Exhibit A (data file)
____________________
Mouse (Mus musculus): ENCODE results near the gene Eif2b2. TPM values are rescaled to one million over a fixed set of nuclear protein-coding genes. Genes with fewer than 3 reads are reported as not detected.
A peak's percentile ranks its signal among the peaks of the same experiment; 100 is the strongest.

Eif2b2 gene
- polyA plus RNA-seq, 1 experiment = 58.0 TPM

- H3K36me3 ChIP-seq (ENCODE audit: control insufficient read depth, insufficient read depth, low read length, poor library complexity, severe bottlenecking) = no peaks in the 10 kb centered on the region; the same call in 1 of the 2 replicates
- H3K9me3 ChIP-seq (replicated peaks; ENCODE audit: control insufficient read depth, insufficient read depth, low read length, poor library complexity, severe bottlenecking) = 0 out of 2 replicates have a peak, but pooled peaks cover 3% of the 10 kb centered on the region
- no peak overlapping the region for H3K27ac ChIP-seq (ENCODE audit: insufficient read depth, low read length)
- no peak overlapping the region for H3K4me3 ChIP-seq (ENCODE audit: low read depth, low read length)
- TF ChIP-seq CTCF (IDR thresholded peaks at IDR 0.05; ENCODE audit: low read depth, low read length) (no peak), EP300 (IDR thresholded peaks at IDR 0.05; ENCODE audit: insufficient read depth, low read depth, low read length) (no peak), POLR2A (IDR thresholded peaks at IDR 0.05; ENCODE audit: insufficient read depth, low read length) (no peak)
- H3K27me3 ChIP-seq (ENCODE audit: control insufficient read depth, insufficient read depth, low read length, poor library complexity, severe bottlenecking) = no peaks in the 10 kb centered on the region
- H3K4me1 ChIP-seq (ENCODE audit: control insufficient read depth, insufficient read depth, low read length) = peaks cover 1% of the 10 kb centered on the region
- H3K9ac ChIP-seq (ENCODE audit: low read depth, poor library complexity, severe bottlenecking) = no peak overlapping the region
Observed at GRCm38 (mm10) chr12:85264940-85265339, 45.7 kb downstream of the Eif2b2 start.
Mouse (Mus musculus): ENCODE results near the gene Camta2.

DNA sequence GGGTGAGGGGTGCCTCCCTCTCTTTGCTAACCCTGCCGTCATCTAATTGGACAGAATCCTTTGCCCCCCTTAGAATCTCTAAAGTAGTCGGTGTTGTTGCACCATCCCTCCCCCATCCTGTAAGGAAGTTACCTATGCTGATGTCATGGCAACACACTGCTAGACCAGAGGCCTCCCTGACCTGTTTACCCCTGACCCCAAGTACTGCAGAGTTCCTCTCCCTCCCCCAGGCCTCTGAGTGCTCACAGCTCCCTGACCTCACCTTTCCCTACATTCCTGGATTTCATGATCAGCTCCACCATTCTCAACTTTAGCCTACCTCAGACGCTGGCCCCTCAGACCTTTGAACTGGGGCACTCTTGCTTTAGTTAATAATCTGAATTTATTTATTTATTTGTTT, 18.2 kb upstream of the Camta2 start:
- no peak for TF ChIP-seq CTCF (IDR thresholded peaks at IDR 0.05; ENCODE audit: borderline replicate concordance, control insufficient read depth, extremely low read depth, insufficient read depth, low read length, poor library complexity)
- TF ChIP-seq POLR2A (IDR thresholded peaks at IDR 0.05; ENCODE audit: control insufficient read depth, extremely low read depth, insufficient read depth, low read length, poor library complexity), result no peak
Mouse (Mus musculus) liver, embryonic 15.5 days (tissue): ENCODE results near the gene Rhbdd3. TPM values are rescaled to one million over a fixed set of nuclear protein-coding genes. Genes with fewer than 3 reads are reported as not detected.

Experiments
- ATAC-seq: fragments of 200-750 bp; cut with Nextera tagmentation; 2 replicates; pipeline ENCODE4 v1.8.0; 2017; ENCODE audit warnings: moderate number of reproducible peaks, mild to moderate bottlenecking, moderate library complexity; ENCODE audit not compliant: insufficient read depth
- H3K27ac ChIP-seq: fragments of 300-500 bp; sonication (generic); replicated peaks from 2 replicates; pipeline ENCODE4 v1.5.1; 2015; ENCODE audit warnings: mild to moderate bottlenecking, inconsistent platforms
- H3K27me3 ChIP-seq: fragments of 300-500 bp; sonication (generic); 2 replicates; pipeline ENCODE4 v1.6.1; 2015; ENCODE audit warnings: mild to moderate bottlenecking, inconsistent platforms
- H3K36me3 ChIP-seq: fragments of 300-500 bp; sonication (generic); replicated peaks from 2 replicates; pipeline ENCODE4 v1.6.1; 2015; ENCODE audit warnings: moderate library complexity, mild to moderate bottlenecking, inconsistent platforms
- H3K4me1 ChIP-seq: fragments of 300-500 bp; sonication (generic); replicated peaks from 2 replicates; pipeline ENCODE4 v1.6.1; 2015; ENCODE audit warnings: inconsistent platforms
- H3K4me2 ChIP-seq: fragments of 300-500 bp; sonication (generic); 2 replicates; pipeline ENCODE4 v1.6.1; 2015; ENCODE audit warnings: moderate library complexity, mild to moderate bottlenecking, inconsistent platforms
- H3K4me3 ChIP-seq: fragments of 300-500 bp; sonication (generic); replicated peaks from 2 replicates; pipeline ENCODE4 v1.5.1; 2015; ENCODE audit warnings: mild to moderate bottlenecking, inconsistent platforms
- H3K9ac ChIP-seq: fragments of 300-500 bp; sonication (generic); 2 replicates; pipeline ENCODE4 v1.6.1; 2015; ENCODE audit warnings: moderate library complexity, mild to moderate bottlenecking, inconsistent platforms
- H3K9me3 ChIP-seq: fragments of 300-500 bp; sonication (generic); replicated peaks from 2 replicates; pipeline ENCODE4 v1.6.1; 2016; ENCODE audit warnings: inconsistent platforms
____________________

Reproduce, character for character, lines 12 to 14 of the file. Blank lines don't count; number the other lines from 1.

- H3K9ac ChIP-seq (ENCODE audit: low read depth, poor library complexity, severe bottlenecking) = no peak overlapping the region
Observed at GRCm38 (mm10) chr12:85264940-85265339, 45.7 kb downstream of the Eif2b2 start.
Mouse (Mus musculus): ENCODE results near the gene Camta2.